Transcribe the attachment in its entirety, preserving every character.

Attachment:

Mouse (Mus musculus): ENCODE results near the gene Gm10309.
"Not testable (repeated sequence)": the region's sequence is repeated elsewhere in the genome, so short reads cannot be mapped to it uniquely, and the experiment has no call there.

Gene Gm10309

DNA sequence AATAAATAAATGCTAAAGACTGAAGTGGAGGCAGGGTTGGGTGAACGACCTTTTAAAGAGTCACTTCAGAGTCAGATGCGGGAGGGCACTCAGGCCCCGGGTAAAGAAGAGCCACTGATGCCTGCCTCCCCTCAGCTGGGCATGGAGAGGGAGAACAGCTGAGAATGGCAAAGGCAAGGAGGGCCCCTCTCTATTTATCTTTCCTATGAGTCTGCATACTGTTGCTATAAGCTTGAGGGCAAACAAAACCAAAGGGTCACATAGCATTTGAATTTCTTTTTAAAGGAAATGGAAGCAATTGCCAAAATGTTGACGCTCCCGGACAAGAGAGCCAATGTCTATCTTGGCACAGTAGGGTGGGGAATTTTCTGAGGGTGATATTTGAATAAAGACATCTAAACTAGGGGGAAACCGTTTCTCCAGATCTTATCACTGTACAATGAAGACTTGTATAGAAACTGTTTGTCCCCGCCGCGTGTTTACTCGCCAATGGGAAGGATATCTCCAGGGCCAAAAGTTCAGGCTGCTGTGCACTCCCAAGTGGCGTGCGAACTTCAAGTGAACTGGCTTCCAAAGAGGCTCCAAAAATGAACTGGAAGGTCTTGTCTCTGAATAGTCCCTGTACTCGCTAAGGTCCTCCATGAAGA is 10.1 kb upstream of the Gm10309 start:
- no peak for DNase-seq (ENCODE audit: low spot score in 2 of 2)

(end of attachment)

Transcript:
Mouse (Mus musculus): ENCODE results near the gene Gm10309.
"Not testable (repeated sequence)": the region's sequence is repeated elsewhere in the genome, so short reads cannot be mapped to it uniquely, and the experiment has no call there.

Gene Gm10309

DNA sequence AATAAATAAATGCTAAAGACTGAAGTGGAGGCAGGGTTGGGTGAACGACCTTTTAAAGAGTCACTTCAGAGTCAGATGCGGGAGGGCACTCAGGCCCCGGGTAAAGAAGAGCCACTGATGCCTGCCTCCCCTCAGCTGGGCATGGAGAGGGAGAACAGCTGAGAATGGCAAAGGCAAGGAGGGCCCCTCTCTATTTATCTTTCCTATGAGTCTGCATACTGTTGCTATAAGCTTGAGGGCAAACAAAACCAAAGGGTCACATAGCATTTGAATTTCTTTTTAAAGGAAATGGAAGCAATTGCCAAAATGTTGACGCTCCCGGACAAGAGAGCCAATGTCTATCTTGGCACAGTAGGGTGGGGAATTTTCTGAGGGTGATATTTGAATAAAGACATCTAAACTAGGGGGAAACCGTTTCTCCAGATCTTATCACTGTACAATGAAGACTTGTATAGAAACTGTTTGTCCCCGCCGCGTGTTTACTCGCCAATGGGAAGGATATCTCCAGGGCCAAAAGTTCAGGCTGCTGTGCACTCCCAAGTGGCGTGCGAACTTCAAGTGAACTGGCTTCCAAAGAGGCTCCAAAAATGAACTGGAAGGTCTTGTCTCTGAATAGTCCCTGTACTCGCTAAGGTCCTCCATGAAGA is 10.1 kb upstream of the Gm10309 start:
- no peak for DNase-seq (ENCODE audit: low spot score in 2 of 2)